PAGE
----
The following excerpt is from the book “Freedom to Learn” by Will Richardson.
Tradition and Nostalgia
Without question, the biggest barrier to rethinking schooling in response to the changing worldscape is our own experience in schools. It’s what we know, and as educators or parents, the familiar feels safe to us and for our kids. Intellectually, we may be able to make sense of the argument laid out in this book, that the world has changed, that being a learner is more important than being learned, and that for our kids to have the best chance of success in the world, they have to be able to flourish in freedom. In DIY U (as in “Do It Yourself University”), author Anya Kamenetz (2010) explores the many new potential paths to becoming educated in the abundantly connected world and interviews a number of parents who expressed just those sentiments but were unable to “sanction” any different type of school experience for their kids. Read the comments on any article about progressive ideas in education in the New York Times or elsewhere, and you get the sense that most are still in the business of doubling down on doing better on traditional outcomes rather than rethinking the whole concept.
To be brutally honest, I’ve struggled with this myself. In fact, looking back on it, given the chance to do it over with my own children, I’m pretty sure I would have done it much differently when it came to their schooling. Don’t get me wrong—my kids weren’t seriously harmed by school, and their teachers, for the most part, were good, caring people who were doing their best given the pressures of policy and parents and tradition. But it could have been so very much better than it was when it came to giving them an environment that honored their own learning and developed them as curious, creative, passionate learners in the world. I’ll admit, on some level, to feeling a great deal of sadness about that. I’ve been asked on numerous occasions why we didn’t pull our kids out of school or find more progressive schooling alternatives for them. I’ve been called a hypocrite, in fact. And I totally understand why.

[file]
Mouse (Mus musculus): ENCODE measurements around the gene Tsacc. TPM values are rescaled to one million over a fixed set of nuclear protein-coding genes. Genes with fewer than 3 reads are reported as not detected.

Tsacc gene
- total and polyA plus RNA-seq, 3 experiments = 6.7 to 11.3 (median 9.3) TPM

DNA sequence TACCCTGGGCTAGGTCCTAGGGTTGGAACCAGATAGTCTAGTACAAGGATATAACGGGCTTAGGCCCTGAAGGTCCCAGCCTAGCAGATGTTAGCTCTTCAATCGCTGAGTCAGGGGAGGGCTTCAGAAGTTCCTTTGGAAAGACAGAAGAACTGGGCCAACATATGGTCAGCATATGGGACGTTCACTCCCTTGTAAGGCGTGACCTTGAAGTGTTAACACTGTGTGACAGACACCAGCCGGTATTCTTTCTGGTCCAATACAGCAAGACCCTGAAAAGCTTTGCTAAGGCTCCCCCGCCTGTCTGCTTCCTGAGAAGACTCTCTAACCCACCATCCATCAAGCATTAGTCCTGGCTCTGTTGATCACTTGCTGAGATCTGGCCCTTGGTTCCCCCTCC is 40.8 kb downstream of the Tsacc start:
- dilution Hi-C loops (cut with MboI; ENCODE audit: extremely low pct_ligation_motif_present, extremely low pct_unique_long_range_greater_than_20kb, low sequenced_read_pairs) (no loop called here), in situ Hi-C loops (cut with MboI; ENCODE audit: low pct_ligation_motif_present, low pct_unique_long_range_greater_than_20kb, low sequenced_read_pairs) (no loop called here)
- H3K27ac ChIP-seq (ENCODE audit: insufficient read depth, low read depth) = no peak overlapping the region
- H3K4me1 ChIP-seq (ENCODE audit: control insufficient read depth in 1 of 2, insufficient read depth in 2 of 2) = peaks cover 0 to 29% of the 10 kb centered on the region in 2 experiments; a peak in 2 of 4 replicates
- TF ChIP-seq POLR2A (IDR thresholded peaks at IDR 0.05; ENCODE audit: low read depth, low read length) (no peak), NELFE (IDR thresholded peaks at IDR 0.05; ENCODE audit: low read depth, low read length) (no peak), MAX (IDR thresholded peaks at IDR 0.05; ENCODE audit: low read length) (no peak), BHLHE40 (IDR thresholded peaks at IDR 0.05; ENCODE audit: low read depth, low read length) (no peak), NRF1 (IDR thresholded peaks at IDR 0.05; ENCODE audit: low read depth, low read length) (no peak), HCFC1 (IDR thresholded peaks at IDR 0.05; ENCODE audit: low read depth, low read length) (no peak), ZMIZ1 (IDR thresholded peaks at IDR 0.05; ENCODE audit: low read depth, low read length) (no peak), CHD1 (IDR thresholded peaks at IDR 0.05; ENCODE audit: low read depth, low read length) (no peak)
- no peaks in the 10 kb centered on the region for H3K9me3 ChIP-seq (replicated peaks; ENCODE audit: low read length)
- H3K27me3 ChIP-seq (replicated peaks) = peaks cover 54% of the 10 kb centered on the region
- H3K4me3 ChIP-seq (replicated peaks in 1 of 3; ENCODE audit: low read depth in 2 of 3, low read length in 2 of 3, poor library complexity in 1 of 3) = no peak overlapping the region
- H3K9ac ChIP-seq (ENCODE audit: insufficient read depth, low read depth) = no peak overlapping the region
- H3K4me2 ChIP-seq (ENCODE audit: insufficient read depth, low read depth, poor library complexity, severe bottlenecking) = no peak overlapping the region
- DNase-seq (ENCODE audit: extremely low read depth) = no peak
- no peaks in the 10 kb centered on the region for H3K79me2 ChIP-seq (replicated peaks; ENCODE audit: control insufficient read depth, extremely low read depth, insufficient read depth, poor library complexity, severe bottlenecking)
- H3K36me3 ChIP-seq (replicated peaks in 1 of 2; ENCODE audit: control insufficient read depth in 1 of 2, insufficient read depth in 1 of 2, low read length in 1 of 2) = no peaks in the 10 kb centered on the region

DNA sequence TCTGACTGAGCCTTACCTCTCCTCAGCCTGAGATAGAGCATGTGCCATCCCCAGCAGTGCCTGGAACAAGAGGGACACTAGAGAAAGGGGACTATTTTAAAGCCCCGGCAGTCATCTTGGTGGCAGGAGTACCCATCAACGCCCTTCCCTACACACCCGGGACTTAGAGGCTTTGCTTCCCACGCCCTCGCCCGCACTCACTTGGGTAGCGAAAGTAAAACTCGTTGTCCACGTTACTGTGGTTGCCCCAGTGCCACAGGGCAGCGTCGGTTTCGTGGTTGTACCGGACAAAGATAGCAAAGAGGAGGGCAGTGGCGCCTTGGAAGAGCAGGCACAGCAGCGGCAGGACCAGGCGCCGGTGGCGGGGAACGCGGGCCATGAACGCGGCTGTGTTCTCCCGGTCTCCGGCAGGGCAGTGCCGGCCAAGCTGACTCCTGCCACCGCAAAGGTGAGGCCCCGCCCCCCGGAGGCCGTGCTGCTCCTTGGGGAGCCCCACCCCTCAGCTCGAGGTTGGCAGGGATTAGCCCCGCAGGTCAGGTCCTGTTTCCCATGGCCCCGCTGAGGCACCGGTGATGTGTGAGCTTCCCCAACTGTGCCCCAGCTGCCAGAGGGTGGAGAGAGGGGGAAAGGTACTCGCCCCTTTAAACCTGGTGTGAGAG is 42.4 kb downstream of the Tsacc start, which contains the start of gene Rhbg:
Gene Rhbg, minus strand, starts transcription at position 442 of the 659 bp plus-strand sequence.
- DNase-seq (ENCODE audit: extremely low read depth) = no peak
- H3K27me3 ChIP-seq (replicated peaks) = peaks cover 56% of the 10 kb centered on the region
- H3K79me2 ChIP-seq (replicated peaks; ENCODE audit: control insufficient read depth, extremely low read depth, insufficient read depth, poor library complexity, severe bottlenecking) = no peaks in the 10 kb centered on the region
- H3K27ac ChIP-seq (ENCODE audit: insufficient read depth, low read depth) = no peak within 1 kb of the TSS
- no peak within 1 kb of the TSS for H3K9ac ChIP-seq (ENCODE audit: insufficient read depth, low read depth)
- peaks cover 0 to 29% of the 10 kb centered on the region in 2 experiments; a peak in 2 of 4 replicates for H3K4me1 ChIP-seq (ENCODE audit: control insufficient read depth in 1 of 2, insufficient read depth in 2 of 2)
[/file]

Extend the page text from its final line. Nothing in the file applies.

It’s no excuse, but my enlightenment around these issues came very late in my life. By the time I fully understood learning in both the traditional and modern sense, my kids were too entrenched in their social circles and activities to consider pulling them out. Instead, we’ve tried to “co-school” them, encourage them to pursue their passions and learning outside school, and limit the deleterious effects of standardization and control as much as possible. This has not been easy.
So how do educators move to help teachers and parents and community members to a place where they have modern convictions about schooling and the courage to advocate for them? In a word, we work to educate them. If we are convinced that learning environments that give students more agency and freedom over their own learning are what our students need and we are committed to bringing those environments into our schools, then we have to make that case to all members of the school community. I’ve seen superintendents do this by engaging in book studies with parent groups, sharing curated readings with them through newsletters and websites, and actively engaging community members in discussions about the future and our efforts to ready our kids for it.
Will Richardson is a parent, former educator and author of “Why School?: How Education Must Change When Learning and Information Are Everywhere.” This excerpt is from his latest book, “Freedom to Learn.”